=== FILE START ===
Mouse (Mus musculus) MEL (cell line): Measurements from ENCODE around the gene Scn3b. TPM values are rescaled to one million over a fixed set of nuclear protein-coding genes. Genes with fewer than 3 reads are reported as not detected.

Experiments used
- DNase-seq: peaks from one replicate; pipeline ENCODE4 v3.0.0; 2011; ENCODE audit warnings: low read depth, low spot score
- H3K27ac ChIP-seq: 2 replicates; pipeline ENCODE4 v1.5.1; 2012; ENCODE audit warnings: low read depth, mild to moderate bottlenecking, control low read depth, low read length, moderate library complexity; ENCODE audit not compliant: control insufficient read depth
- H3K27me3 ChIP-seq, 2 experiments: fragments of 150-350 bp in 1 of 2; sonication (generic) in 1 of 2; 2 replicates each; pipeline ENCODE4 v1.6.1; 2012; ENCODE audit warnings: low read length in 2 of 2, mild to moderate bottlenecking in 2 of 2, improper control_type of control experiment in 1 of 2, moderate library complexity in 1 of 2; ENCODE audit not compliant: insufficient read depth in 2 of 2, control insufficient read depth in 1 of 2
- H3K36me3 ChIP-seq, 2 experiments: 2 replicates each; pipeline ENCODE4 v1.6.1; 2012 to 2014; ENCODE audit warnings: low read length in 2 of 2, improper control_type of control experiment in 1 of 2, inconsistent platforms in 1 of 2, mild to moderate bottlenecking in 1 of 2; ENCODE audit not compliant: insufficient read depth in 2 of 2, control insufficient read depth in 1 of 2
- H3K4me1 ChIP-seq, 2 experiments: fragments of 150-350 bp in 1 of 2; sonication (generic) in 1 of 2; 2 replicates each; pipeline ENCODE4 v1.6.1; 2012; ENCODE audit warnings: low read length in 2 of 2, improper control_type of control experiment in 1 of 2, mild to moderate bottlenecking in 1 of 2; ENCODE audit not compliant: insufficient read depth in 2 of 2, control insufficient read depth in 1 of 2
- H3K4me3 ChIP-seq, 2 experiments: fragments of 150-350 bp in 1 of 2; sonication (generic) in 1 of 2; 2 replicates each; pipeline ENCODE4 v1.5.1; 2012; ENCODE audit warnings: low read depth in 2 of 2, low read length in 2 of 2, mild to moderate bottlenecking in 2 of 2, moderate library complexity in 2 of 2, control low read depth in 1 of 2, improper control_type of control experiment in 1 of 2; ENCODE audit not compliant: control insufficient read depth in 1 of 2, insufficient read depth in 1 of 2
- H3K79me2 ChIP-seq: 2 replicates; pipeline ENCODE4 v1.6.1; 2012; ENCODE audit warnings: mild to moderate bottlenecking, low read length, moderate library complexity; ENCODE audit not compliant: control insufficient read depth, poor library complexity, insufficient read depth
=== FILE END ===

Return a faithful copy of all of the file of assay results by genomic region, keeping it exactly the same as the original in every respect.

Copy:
Mouse (Mus musculus) MEL (cell line): Measurements from ENCODE around the gene Scn3b. TPM values are rescaled to one million over a fixed set of nuclear protein-coding genes. Genes with fewer than 3 reads are reported as not detected.

Experiments used
- DNase-seq: peaks from one replicate; pipeline ENCODE4 v3.0.0; 2011; ENCODE audit warnings: low read depth, low spot score
- H3K27ac ChIP-seq: 2 replicates; pipeline ENCODE4 v1.5.1; 2012; ENCODE audit warnings: low read depth, mild to moderate bottlenecking, control low read depth, low read length, moderate library complexity; ENCODE audit not compliant: control insufficient read depth
- H3K27me3 ChIP-seq, 2 experiments: fragments of 150-350 bp in 1 of 2; sonication (generic) in 1 of 2; 2 replicates each; pipeline ENCODE4 v1.6.1; 2012; ENCODE audit warnings: low read length in 2 of 2, mild to moderate bottlenecking in 2 of 2, improper control_type of control experiment in 1 of 2, moderate library complexity in 1 of 2; ENCODE audit not compliant: insufficient read depth in 2 of 2, control insufficient read depth in 1 of 2
- H3K36me3 ChIP-seq, 2 experiments: 2 replicates each; pipeline ENCODE4 v1.6.1; 2012 to 2014; ENCODE audit warnings: low read length in 2 of 2, improper control_type of control experiment in 1 of 2, inconsistent platforms in 1 of 2, mild to moderate bottlenecking in 1 of 2; ENCODE audit not compliant: insufficient read depth in 2 of 2, control insufficient read depth in 1 of 2
- H3K4me1 ChIP-seq, 2 experiments: fragments of 150-350 bp in 1 of 2; sonication (generic) in 1 of 2; 2 replicates each; pipeline ENCODE4 v1.6.1; 2012; ENCODE audit warnings: low read length in 2 of 2, improper control_type of control experiment in 1 of 2, mild to moderate bottlenecking in 1 of 2; ENCODE audit not compliant: insufficient read depth in 2 of 2, control insufficient read depth in 1 of 2
- H3K4me3 ChIP-seq, 2 experiments: fragments of 150-350 bp in 1 of 2; sonication (generic) in 1 of 2; 2 replicates each; pipeline ENCODE4 v1.5.1; 2012; ENCODE audit warnings: low read depth in 2 of 2, low read length in 2 of 2, mild to moderate bottlenecking in 2 of 2, moderate library complexity in 2 of 2, control low read depth in 1 of 2, improper control_type of control experiment in 1 of 2; ENCODE audit not compliant: control insufficient read depth in 1 of 2, insufficient read depth in 1 of 2
- H3K79me2 ChIP-seq: 2 replicates; pipeline ENCODE4 v1.6.1; 2012; ENCODE audit warnings: mild to moderate bottlenecking, low read length, moderate library complexity; ENCODE audit not compliant: control insufficient read depth, poor library complexity, insufficient read depth